Dr. Roger Pielke Sr. writes:
Candid Admission By UCAR – “Blocking The Way – Predicting The Atmospheric Detours That Lead To Weather Troubles”
There was an interesting article in the Fall issue of the UCAR Magazine titled by Bob Henson titled
Although embedded in the article are the usual claims by some that are quoted that future climate can be skillfully inferred from what the models already produce, this article includes text and quotes by several climate scientists who candidly discuss limitations in current climate models to skillfully predict a major aspect of the atmospheric circulation. The article focuses on what are called “blocks” and it is these restrictions to the east-west movement of weather systems that can persist for months that produces record weather such as the 2011 heat and drought in Texas.
Excerpts from text of the article read [highlight added]
The concept of atmospheric blocking might not be familiar to the general public, but millions have come face to face with the results of spectacular blocks over the last couple of years. Every so often, a dome of upper-level high pressure sits in place for a few days, sometimes as long as several weeks. A major block can produce seemingly endless stretches of blazing heat or bitter cold. It also blocks the typical eastward flow of the polar jet stream (thus the label “blocking”) and throws storm systems far from their usual tracks. Along those displaced paths, the storms can generate successive bouts of heavy rain or snow. By the time it dissipates, a major block may leave behind a whole stack of broken weather records and an array of disastrous consequences.
Relentless high pressure over Russia led to unprecedented summer heat in 2010, with estimates of more than 10,000 people killed either directly or indirectly. Toward the south side of the Russian block, unusually strong monsoonal flow sent vast amounts of moisture into Pakistan, leading to catastrophic flooding. And when huge bubbles of high pressure popped up in and near Greenland over the last two winters, cities from Washington, D.C., to London found themselves grappling with heavy snow even as parts of the Arctic experienced periods of record mildness.
The recent high-profile blocks have put questions of predictability on the front burner. There’s more than a touch of mystery in what makes a block form and dissipate. Phenomena such as El Niño tend to favor blocking in specific areas, but it’s still difficult for weather prediction models to peg the start and stop times of a particular block. And climate models tend to underestimate the frequency of blocking, which could have an influence on their seasonal-scale averaging of future climate.
“Blocking highs significantly influence climate events over large portions of the Northern Hemisphere,” notes James Hurrell, the new head of the NCAR Earth System Laboratory.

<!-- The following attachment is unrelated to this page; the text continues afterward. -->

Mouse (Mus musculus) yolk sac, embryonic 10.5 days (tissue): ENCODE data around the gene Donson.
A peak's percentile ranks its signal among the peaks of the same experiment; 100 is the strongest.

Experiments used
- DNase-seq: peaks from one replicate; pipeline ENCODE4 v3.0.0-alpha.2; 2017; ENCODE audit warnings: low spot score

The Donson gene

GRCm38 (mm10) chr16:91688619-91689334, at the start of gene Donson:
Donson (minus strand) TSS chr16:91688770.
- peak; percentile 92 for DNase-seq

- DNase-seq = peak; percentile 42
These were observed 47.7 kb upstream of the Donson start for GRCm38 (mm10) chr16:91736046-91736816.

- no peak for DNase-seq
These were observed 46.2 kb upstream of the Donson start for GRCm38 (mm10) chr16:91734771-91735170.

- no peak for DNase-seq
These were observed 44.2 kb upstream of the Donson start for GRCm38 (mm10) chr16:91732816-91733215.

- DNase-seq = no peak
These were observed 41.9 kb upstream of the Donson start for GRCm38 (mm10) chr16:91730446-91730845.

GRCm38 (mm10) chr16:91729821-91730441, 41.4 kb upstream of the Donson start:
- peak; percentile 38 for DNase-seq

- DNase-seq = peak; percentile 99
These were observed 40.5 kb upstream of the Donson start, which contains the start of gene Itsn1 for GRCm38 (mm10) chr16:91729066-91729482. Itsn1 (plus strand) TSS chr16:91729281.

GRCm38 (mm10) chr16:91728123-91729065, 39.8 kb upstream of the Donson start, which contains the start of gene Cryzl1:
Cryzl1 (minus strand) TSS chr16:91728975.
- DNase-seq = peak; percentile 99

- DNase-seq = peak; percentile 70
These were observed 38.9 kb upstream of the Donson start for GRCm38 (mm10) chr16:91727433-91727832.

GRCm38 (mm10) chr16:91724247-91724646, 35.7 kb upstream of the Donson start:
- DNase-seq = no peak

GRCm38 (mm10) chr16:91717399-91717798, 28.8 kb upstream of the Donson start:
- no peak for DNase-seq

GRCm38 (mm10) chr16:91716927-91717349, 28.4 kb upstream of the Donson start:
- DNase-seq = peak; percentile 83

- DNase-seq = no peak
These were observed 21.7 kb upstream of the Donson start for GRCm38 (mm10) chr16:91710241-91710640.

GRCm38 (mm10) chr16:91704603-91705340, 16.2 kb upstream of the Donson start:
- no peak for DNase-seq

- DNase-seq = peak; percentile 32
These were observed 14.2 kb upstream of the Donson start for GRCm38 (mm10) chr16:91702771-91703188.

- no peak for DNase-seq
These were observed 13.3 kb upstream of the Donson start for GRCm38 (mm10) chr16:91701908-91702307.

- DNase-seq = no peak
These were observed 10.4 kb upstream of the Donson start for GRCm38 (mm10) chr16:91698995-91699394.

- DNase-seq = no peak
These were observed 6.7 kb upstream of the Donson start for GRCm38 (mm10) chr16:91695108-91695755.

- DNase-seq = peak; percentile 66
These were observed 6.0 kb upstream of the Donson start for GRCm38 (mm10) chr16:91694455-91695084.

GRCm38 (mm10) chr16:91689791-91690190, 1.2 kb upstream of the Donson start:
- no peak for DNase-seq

In the case of Russia, the team’s initial report pointed to a block that was unprecedentedly strong and unusually long-lasting, with a particularly intense stretch from early July into mid-August. On average, the region gets only about 10 blocking days during those two months. The strength and duration of the 2010 block allowed plants and soil to dry out, which helped send surface air temperatures into uncharted territory. Forest fires and long-burning fires in peat bogs poured smoke into the stagnant block, which degraded air quality and added to the heat wave’s deadly impact.
How much could global warming have contributed? Although the heat wave unfolded during one of the warmest years on record globally, the NOAA group found no evidence of a significant trend in blocking during July over western Russia in the last 60-plus years of upper-air records. And they noted that average July surface temperatures have not risen significantly over western Russia, unlike some other parts of the world and the world as a whole.
Climate models don’t yet have a firm enough handle on blocks to tell us exactly how they’ll change in coming decades. NCAR’s Neale is one of three co-chairs of the working group that oversees the atmospheric component of the NCAR Community Earth System Model (CESM) and its predecessor, the NCAR Community Climate System Model (CCSM4). By and large, he says, climate models do a good job depicting extratropical cyclones, the lows that regularly sweep across midlatitudes. Blocking is a different matter.
“The jury is still out on how blocks develop, how they become persistent, and how they break down,” says Neale.
According to NCAR’s Clara Deser, “The future state of the NAO is highly uncertain due to the large amount of internal variability, even on 50- to 100-year time scales, compared to the changes driven by increased levels of greenhouse gases.” Deser has carried out several model-based analyses of future ocean-atmosphere interactions in the North Atlantic and Pacific.
As climate models get a better handle on blocking and on Arctic sea ice, they may paint a more consistent and realistic picture of details in the Northern Hemisphere’s future climate. “There is not really a robust statement yet on the future of blocking,” says Scaife.
This article is an informative summary of this subject, and the entire article should be read.